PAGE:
The greatest testimony to Boxwell’s dedication came from Council Executive William Anderson himself, as he reflected over his tenure in Scouting. “On one occasion of a distant yesteryear,” Anderson wrote in his January 11, 1948 Nashville Tennessean column, “when Boxwell’s business was facing the rocks and darkness lay only two months ahead, his means and service to Scouting did not falter. Possessed of a modesty that is a stranger to me, his contributions to the boyhood of Middle Tennessee are known to the Creator.” In short, faced with imminent business failure, likely in 1930, Boxwell never waivered in his support of Scouting.

Boxwell’s wife of 36 years died in May 1947; he retired as Council president by the end of the year. It is unclear if the two are directly related, but it seems likely. Over the next few years, Boxwell spent his time away from Nashville, down at his other adopted home, Baton Rouge, Louisiana. About 1950, Boxwell contracted a chronic illness, though we don’t know what exactly that was. He was almost 70 by this point, so age was undoubtedly a factor. Still, Boxwell lived to see his namesake move to Walling for the Rock Island camp, and then back closer to his Belle Meade home with the current Old Hickory Boxwell. We don’t know if he ever toured the current camp. He died in September 1960, leaving a legacy that has literally benefited tens of thousands over nearly 100 years.

Leslie G Boxwell

Leslie G. Boxwell’s Council President Portrait from the Council Office

Happy Boxwell Day!

Happy Boxwell Day!

On July 5, 1921 the VERY FIRST Boxwell opened in Linton, TN.

A truck picked up Scouts going to camp at the intersection of the Belle Meade and Harding Road at 10am and 4:30pm.  Camp only ran for about three weeks at the time and cost less than $6 a week!

We are hoping to start a new tradition, not just here at VirtualBoxwell, but across Middle Tennessee Council by celebrating BOXWELL DAY–a day commemorating the opening of the first Boxwell.

To that end, we ask for two things from you:
1) Share this message far and wide.  If you use social media, share the post.  If you are looking on the website, share the link.  Spread the word so that everyone knows this is a new Middle Tennessee Council holiday!
2) Take this opportunity to share your favorite Boxwell stories in the comments AND, if you are staff member, contact an old friend and reminisce about years gone by!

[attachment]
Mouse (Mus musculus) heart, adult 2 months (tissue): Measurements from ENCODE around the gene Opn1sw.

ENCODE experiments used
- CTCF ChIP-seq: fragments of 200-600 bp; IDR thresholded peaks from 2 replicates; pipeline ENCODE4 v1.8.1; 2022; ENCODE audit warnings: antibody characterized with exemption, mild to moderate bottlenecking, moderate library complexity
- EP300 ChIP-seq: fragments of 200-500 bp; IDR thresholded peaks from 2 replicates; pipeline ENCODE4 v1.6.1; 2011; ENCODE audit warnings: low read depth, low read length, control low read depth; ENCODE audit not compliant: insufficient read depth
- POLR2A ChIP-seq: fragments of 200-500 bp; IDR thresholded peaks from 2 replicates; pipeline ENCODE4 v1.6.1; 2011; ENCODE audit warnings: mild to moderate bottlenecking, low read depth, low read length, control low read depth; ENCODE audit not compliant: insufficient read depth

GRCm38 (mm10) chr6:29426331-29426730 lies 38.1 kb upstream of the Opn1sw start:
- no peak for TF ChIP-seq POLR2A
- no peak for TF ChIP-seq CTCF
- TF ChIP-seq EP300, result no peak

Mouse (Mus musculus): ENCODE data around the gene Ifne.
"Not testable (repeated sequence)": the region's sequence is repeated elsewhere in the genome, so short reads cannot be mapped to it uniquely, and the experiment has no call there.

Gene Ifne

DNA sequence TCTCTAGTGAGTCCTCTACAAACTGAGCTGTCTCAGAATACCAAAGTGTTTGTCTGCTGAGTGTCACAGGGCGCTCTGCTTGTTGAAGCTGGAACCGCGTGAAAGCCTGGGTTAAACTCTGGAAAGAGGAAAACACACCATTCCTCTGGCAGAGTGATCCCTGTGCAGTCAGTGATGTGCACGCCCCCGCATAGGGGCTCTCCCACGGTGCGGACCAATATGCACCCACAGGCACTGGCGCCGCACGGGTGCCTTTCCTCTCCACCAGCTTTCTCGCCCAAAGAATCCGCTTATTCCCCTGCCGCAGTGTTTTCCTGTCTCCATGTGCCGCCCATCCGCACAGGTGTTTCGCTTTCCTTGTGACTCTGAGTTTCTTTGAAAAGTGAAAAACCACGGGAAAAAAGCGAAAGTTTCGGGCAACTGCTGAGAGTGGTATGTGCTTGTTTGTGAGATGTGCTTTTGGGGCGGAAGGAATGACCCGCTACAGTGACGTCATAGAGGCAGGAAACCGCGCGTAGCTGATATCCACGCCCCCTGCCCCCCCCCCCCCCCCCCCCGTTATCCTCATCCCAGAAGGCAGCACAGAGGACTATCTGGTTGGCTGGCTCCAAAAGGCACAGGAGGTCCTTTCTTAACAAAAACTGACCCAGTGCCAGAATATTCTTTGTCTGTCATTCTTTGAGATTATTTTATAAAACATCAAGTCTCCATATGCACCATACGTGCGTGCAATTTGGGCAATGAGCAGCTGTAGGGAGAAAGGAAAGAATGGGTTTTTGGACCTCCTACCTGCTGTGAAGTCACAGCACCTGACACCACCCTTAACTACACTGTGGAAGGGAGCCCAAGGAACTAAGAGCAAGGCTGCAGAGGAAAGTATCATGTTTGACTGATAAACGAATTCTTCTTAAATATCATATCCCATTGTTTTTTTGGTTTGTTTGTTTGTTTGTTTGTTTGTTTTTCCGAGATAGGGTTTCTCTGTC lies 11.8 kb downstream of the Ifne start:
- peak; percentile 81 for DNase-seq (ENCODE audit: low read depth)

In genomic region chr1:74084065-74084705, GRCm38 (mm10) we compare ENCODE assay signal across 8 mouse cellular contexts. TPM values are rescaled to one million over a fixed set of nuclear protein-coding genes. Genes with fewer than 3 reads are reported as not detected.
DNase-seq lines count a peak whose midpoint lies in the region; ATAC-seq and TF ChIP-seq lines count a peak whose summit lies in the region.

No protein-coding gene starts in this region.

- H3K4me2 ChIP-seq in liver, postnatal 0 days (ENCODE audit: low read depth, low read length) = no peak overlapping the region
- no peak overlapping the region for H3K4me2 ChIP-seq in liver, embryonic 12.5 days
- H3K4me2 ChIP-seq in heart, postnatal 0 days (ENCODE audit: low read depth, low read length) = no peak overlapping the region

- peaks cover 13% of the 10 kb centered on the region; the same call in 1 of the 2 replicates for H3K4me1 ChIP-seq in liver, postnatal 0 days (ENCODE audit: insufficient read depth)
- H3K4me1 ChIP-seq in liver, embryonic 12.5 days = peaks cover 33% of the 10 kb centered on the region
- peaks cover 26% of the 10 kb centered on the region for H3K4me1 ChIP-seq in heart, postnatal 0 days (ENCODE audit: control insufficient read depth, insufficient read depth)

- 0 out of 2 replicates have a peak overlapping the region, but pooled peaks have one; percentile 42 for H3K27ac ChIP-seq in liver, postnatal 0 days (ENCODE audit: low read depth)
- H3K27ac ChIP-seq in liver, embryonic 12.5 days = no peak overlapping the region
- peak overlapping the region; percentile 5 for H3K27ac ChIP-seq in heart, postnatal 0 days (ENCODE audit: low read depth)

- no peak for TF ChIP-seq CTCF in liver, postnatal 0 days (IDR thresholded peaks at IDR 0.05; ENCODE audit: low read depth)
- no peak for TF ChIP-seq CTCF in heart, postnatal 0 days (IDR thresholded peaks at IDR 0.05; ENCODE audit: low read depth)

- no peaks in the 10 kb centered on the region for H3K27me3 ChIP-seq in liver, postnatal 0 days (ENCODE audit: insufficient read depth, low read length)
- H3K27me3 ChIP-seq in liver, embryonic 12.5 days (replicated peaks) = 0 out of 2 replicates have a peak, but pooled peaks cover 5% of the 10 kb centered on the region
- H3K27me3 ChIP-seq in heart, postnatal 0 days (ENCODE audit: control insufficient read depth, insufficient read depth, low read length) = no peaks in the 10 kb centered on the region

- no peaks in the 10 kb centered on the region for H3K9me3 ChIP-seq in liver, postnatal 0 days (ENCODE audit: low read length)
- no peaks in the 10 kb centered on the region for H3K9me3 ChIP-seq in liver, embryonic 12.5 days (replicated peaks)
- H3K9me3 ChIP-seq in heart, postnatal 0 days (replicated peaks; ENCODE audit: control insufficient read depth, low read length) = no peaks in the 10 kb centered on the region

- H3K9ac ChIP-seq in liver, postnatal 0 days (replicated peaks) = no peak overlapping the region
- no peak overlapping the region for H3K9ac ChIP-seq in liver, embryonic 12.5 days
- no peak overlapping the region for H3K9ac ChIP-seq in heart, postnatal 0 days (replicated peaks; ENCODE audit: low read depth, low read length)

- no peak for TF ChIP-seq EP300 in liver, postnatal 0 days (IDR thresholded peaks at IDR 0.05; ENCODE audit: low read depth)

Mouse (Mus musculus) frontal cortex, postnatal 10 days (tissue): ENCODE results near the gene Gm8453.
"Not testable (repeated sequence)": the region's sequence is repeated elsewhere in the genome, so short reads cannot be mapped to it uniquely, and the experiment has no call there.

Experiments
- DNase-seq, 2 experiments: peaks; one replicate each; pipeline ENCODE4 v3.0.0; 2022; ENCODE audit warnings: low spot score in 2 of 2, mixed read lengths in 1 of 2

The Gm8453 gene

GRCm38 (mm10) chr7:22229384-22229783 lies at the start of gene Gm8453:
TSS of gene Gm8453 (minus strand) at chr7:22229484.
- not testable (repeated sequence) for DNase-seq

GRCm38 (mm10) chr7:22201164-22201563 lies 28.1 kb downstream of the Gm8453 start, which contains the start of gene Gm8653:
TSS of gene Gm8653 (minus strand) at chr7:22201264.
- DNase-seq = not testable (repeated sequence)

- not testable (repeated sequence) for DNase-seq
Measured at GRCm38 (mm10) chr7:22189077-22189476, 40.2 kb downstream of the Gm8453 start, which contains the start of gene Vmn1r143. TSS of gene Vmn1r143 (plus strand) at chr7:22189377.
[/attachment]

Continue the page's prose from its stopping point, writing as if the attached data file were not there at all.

Thank you to all the professionals, volunteers and staff members who have worked for almost 100 years to keep Boxwell alive and flourishing!

Happy Boxwell Day everyone!

Boxwell Day 2018

The four Boxwells: Linton, Narrows of the Harpeth, Rock Island, Old Hickory Lake


Hello All,

We’re taking a small hiatus.  We’ll be back the first Sunday in June with regular postings.  Enjoy the nice weather and see you in two weeks with some more Boxwell history!

The VirtualBoxwell Team

From the News, March 11, 2018

Snipe Hunting at Linton, 1927

It is nice to know that the more things change, the more they stay the same. So, if you’ve ever wondered to yourself how far back snipe hunting goes, well, at least until 1927!

The article here is the second week of camp at the Linton Boxwell in 1927. The Nashville Banner ran the story from the camp scribe Thomas “Tommie” Anderson.  “Walter” in the first paragraph is Walter Whittaker, the camp cook.  Also, understand that the Linton Boxwell experience was closer to a modern camporee than it was to modern Boxwell Reservation.

As you can see, half the article is about introducing the new boys at camp to the camping experience. There were about 80 boys in camp that week, 60 of whom were Scouts who were staying for a second week. It was the 20 newbies who were being hazed here. Still, as the rest of the article intimates, it was all in good fun and everyone came together for the group sporting events in the afternoon. Still, as different as Linton seems from Old Hickory, it is nice to see that snipe hunting is a time honored Scouting tradition!

“Snipe Hunt Thrills Camp Boxwell Scouts,” Nashville Banner, June 30, 1927, pg. 7

Snipe Hunting

“Snipe Hunt Thrills Camp Boxwell Scouts,” Nashville Banner, June 30, 1927, pg. 7